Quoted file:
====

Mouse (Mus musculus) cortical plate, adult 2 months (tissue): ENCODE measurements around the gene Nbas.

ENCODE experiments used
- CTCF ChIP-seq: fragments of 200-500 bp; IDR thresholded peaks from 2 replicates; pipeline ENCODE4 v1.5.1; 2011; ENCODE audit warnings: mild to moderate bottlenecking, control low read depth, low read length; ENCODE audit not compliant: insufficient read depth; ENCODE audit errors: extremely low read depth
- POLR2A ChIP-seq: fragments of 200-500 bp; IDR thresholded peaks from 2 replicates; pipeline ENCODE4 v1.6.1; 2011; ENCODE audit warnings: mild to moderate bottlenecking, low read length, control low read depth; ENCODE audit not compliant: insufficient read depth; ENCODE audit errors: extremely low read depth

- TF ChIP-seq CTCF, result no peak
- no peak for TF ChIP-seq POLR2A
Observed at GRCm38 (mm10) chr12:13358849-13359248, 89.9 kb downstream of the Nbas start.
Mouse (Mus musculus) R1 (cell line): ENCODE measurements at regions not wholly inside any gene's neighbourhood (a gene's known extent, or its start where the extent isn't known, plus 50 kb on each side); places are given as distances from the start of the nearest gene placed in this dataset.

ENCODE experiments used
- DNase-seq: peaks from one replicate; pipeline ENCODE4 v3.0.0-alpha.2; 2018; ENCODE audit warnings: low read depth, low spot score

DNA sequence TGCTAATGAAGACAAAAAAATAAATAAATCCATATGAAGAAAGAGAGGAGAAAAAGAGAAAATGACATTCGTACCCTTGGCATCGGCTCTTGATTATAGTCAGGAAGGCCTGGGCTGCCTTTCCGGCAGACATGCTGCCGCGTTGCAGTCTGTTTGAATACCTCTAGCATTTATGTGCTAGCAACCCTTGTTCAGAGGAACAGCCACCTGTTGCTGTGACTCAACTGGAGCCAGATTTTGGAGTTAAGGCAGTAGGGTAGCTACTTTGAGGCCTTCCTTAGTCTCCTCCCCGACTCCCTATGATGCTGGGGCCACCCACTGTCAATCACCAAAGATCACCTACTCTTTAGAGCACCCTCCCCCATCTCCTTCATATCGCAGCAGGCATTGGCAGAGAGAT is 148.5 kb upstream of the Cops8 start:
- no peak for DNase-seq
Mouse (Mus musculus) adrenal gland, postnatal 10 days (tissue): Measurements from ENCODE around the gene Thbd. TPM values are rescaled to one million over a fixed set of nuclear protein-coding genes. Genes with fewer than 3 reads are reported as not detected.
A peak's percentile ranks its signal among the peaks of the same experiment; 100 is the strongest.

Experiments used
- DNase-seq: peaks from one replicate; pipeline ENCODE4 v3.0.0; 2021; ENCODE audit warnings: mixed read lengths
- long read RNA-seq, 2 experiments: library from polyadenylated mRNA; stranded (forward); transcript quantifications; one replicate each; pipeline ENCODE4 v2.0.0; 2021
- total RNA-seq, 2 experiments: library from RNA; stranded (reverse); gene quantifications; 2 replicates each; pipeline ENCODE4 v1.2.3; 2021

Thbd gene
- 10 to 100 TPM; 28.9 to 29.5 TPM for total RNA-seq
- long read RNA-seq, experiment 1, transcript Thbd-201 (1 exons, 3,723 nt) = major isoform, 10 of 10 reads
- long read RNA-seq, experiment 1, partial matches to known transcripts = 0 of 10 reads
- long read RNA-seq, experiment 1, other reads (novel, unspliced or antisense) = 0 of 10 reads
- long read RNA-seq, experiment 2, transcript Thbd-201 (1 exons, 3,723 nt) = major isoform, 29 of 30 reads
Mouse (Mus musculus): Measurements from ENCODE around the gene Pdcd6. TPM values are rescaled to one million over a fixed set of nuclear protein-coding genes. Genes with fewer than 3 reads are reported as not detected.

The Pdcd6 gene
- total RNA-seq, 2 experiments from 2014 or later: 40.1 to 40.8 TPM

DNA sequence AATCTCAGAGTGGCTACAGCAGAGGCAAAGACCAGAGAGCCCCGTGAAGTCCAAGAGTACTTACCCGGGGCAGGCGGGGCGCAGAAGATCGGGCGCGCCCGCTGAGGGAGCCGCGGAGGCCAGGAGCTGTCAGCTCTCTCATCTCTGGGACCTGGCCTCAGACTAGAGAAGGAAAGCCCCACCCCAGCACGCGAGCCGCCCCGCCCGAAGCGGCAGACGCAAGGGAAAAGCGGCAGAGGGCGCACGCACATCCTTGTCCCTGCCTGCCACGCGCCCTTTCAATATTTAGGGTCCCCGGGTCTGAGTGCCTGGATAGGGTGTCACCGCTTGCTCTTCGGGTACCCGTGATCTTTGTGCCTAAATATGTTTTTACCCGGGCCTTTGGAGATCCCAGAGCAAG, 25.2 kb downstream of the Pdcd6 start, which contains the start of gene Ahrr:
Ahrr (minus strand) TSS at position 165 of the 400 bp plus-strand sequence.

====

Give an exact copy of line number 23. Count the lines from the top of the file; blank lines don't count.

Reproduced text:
- long read RNA-seq, experiment 1, other reads (novel, unspliced or antisense) = 0 of 10 reads